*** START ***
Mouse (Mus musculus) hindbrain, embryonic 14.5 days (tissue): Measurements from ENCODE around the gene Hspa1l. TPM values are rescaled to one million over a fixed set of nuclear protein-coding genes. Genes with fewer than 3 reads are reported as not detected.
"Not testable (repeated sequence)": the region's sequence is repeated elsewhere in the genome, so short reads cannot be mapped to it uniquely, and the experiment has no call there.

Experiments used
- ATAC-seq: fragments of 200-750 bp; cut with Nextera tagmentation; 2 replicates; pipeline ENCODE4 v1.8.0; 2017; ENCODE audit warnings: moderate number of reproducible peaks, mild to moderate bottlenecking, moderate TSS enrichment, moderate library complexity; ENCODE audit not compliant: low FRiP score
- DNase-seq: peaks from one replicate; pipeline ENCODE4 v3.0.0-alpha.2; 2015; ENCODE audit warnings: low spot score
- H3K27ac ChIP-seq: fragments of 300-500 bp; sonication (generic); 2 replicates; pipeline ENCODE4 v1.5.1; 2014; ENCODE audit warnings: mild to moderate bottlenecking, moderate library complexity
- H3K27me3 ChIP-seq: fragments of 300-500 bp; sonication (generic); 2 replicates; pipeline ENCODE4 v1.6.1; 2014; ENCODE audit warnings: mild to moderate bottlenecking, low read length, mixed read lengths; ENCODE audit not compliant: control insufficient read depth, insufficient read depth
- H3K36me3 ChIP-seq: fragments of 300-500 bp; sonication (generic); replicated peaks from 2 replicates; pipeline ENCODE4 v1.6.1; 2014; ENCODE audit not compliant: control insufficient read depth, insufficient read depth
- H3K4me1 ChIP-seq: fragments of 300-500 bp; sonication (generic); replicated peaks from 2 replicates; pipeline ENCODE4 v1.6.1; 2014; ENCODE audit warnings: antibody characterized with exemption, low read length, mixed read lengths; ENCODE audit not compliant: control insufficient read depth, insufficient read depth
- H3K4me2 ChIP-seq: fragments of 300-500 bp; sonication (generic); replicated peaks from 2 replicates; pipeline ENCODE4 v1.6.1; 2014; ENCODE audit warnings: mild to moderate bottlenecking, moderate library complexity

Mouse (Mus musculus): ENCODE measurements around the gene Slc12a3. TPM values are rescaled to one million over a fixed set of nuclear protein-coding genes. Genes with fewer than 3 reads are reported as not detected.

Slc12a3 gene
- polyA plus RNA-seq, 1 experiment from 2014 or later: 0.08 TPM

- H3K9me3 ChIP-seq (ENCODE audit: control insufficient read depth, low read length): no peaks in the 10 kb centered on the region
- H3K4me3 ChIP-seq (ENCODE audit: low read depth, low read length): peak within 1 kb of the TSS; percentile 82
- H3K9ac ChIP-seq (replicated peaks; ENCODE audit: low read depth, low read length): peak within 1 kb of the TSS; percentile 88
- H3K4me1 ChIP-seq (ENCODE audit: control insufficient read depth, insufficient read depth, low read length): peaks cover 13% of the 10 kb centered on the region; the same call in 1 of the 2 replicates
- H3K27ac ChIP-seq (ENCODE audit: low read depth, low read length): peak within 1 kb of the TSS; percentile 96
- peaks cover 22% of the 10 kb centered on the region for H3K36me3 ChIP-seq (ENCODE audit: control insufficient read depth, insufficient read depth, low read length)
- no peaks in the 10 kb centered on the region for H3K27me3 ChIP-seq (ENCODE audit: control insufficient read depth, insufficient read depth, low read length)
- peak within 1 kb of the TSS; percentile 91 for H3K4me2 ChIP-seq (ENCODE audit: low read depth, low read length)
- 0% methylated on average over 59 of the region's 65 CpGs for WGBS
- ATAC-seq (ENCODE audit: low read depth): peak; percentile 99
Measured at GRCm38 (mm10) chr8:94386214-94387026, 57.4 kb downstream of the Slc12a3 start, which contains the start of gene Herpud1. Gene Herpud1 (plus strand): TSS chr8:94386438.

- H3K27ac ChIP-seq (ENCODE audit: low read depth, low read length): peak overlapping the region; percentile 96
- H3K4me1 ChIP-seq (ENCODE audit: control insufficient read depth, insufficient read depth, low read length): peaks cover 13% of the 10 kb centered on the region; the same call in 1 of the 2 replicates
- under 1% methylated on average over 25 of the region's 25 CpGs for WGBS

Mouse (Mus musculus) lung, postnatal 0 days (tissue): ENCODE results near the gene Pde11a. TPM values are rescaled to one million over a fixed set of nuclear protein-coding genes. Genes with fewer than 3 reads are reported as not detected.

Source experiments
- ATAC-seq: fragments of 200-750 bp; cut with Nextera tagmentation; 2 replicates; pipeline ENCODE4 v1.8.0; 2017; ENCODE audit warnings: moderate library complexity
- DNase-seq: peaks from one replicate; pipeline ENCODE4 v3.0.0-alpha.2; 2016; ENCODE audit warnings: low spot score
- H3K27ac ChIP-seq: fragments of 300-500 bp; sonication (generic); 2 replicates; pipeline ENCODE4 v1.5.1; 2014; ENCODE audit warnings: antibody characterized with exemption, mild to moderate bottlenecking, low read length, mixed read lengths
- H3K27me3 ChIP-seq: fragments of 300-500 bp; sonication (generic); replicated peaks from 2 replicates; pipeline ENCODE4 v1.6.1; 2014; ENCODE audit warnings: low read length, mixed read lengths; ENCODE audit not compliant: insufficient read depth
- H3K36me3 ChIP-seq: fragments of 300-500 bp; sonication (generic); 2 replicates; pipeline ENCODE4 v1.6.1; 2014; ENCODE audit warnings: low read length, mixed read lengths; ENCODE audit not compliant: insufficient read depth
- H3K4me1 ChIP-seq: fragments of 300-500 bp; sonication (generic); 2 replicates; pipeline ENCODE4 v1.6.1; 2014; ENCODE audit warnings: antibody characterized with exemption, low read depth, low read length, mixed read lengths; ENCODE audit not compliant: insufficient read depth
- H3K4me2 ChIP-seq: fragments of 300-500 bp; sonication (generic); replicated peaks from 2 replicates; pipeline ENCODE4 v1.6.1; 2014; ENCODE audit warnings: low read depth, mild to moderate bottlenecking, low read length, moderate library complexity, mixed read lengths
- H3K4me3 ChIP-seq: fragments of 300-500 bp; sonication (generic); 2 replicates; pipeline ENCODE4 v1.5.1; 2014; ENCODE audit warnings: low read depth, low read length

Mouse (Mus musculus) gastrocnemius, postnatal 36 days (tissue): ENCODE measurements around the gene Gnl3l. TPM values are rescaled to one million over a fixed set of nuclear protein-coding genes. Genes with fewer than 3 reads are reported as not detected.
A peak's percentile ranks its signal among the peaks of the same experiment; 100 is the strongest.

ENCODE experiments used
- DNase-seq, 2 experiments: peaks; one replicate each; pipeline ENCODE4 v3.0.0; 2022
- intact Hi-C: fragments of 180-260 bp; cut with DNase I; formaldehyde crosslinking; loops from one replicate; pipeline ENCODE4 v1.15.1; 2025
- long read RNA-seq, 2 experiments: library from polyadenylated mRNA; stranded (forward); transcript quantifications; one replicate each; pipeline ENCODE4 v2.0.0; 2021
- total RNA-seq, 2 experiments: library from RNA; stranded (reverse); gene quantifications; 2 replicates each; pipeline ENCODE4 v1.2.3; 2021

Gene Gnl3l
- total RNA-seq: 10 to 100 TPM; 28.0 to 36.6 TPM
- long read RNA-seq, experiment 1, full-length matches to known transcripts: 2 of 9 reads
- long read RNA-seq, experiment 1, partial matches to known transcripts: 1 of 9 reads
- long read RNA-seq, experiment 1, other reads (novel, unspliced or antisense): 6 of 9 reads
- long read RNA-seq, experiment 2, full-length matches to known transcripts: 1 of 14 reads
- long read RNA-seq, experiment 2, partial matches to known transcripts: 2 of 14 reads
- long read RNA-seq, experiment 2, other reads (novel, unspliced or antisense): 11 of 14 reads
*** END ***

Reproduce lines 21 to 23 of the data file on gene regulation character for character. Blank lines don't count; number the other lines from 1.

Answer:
- peak within 1 kb of the TSS; percentile 91 for H3K4me2 ChIP-seq (ENCODE audit: low read depth, low read length)
- 0% methylated on average over 59 of the region's 65 CpGs for WGBS
- ATAC-seq (ENCODE audit: low read depth): peak; percentile 99